So, too, through Christ, we have a special position and receive a special love from God which we may at times rebel against yet our Heavenly Father is ready to forgive as long as we want to maintain that relationship. He will guide us if we will let Him do so. That’s a salvation based on status, not on laws, thus freedom so we are not constrained by a list of “dos and don’ts” that we can never adhere to no matter how hard we try.
Still, that "King James" Holy Bible title page, printed in 1772 (long before Joseph Smith suffered from hallucinations), exists as an historical artifact. That Anglicans (and other Protestants) used the terms "Old Testament" and "New Testament" long before there was mormonism is simply inarguable.
I have no dispute of that. I’m just saying the labels “Old Testament” and “New Testament” don’t exactly ring clear but that has nothing to do with Mormonism and everything to do with the revelations and clarifications received through Christ.
Plus, not everyone agrees on which “books” should be in either canon. I am no expert on that but am happy with the modern Protestant bible as is.
I agree. The author is trying to make an issue of it. I think he's overreaching. Mormonism is nutty and not Christian, but the OT/NT terminology predates mormonism and has nothing to do with it. The author should (IMO) remove that bit. It's nonsense.
I’m pretty sure the author is Jewish, in case you didn’t catch that.
Boogieman: Im pretty sure the author is Jewish, in case you didnt catch that.
In the portions excerpted, the author identifies himself as a Catholic convert, the son of a Baptist minister. FWIW, I took his "Old Testament" comment as saying that the Mormons themselves consider the whole of the Holy Bible (Old and New Testaments) as an "Old" Testament. The Book of Mormon bills itself as "Another Testament of Jesus Christ".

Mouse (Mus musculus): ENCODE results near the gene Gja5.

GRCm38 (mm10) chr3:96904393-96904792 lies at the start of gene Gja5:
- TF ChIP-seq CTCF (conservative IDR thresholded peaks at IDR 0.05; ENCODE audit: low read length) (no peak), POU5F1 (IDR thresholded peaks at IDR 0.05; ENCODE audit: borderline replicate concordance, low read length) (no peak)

Sorry - meant to ping you to #12
I didn't, but it doesn't really change my point. It makes no sense to ding the mormons for using the term "Old Testament" unless one also dings the Christians for using it. There are plenty of legitimate objections to mormonism. This one is silly.
In fact, if indeed the author is Jewish the rest of that paragraph is as much a condemnation of Christianity as it is of mormonism.
Mitt Romney supposedly fixed the beer thing as a prerequisite to landing the Winter Olympics. My dad used to go there in the mid-70’s.
I read the whole article again. Slowly.
Yes, the author is Catholic. Says so right there in the fourth paragraph.
The sixth paragraph is the author's imagining of how a Jew would react to visiting a Christian church.
the Mormons themselves consider the whole of the Holy Bible (Old and New Testaments) as an "Old" Testament. The Book of Mormon bills itself as "Another Testament of Jesus Christ".
Yes. All makes sense, now.
FWIW, there is a fad in some circles of using the terms "Hebrew Scriptures" and "Christian Scriptures" in place of "Old Testament" and "New Testament".
BTW, I agree with the mormon 'catechist' on one thing:
I came up to talk to the teacher about one item after class. He had called the Nicene Creed incomprehensible, so I told him, Look, Im Catholic. I understand if you dont agree with it, since you dont believe in the Trinity and all that, but please tell me what is so hard to understand about the Nicene Creed? We struck up a conversation. He admitted, Either were right or you guys are. Then he thought about that and added, Please dont quote me by name.
Christianity and mormonism are contradictory. They cannot both be right.
Are the Mormons perhaps referring to the entire Christian bible as the “Old Testament” in light of the Book of Mormon et al being their “new Testament?”
In the article the author claims to be Catholic. If you can legitimately make “Jewish” out of that then words truly have no meaning unless you posit that the author lied.
I feel quite certain that you can read my post #16.
Peace be with you.
My reading was that the Mormons refer to the entire Bible - both OT and NT - as the Old Testament. Am I missing something?